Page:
Like Hamilton, 1776 was originally a Broadway play. The musical captures in song the debates and wrangling of the Continental Congress, which culminated in the writing and signing of the Declaration of Independence. A few fun disputes exist behind the scenes. John Adams is depicted as a curmudgeon (who takes breaks from the arguing to chat with his wife Abigail) but biographer David McCollough has pointed out out that in fact Adams’ colleagues in the Congress widely respected him. Then one song, Cool, Cool, Considerate Men, portrays conservatives of that era as power-hungry schemers who only care about holding onto their wealth, and Nixon objected. So the film’s producer Jack Warner had the song edited out over the objections of the director Peter Hunt. Decades later, the song was restored. Many of the lyrics are pulled directly from the letters and memoirs of those involved, so this film will give you a good sense of how the 4th of July came to be.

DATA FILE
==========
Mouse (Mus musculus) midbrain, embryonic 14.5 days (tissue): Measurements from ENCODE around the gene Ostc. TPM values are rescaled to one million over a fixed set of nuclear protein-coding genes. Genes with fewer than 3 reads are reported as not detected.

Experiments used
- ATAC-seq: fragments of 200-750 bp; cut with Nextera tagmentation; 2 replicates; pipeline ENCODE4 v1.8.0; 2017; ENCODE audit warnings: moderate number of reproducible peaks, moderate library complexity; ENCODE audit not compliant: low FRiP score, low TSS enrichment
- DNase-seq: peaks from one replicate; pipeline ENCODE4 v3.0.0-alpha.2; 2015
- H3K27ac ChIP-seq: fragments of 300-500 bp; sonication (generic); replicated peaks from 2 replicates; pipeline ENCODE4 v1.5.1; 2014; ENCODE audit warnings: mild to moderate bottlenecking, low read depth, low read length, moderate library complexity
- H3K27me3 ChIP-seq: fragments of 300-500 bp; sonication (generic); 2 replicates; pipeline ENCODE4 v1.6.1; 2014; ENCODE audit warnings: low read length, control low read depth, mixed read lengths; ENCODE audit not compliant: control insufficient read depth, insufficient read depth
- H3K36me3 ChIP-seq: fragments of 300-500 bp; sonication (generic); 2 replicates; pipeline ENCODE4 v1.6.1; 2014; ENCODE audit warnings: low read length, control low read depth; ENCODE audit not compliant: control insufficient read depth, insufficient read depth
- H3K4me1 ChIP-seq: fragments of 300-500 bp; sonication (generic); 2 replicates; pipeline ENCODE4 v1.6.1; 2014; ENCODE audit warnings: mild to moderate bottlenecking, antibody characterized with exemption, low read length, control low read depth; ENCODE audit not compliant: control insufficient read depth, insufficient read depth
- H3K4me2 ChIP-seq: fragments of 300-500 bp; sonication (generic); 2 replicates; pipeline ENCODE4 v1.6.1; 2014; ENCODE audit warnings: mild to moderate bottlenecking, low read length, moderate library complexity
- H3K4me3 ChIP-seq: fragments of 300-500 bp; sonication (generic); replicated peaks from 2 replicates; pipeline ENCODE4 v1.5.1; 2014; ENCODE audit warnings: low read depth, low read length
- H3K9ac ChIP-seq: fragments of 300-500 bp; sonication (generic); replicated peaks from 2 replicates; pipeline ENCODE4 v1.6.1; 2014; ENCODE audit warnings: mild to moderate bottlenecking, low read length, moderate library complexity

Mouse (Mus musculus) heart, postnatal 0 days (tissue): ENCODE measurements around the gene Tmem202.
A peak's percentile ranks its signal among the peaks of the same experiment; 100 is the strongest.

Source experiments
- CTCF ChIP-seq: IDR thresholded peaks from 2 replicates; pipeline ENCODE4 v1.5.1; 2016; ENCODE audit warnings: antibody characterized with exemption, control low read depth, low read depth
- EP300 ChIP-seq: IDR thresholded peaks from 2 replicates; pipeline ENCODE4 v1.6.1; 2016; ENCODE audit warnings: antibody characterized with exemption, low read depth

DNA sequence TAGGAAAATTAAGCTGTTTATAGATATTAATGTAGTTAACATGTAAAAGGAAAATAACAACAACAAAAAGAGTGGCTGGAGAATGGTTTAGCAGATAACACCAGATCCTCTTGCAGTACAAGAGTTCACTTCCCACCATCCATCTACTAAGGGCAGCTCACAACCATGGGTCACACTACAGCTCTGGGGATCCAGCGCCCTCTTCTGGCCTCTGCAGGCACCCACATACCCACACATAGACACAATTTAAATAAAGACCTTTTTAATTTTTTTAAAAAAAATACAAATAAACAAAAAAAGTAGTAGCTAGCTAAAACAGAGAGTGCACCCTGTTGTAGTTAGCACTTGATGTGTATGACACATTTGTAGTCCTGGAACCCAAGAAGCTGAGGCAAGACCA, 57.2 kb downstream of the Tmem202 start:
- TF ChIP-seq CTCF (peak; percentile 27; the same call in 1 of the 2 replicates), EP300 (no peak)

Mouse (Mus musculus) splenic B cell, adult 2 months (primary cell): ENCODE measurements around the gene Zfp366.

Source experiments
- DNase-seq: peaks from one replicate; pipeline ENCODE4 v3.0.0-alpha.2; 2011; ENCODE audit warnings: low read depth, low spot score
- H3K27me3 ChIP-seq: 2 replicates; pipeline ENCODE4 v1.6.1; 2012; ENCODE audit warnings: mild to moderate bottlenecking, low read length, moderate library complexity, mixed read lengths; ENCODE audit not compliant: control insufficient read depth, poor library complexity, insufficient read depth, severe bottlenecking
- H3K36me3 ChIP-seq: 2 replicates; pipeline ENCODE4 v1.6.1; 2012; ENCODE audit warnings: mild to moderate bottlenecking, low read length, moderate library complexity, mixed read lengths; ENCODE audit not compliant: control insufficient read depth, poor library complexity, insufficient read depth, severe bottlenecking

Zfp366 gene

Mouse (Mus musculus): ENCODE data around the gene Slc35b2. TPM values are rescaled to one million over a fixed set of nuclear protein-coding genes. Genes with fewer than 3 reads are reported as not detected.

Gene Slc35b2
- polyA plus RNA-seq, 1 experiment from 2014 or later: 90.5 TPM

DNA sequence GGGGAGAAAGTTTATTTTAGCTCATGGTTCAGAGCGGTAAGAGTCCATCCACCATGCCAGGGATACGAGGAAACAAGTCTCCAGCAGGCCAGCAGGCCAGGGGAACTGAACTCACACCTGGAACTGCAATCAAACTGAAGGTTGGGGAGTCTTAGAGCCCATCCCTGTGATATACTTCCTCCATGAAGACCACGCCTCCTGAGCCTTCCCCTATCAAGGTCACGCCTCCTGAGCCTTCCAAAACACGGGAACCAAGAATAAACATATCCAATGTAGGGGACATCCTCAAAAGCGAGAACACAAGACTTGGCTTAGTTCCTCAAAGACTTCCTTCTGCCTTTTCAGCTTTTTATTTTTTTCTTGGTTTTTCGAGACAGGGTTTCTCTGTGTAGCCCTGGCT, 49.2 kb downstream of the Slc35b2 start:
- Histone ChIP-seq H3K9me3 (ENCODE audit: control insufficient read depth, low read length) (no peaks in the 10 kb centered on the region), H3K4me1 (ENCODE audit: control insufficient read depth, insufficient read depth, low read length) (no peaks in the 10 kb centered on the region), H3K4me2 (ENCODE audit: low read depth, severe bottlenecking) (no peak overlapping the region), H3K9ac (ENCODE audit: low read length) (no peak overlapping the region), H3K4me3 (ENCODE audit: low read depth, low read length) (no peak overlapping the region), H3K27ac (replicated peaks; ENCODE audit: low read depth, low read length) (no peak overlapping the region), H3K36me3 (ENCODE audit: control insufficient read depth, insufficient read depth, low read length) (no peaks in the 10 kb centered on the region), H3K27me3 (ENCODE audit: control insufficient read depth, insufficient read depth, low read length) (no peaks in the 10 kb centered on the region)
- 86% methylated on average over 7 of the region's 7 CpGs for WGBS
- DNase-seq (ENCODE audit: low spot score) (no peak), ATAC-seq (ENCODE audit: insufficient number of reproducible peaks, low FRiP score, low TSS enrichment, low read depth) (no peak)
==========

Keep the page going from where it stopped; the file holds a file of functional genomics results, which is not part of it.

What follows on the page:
Available on Amazon Prime and iTunes for $3.99 (Director’s cut)
2 | The Book of Negroes (2015)
Based on the 2007 award-winning novel by Lawrence Hill, this 6-episode miniseries tells the story of Aminata Diallo (Aunjanue Ellis), a black woman involved in the politics of her time via the eponymous Book of Negroes, a document recording the identities of liberated Black Loyalists. Against the backdrop of the American Revolutionary War, Diallo deals with topics such as love, loss, and hardship while simultaneously having to come to terms with the realities of her situation. Depicted as a biographical narrative of her life, Diallo encounters characters who contribute to pivotal moments in her life: there’s her love interest Chekura (Lyriq Bent) and the sympathetic indigo inspector Solomon Lindo (Allan Hawco). Although a fictional narrative, the miniseries does weave in historical figures like American restaurateur Samuel Fraunces (Cuba Gooding Jr.). The compelling story carefully portrays the events and consequences of the American Revolution from a female and black perspective, empowering the voices of historically underrepresented groups.
Available on Amazon Prime, Google Play and iTunes for $13.99
3 | Glory (1989)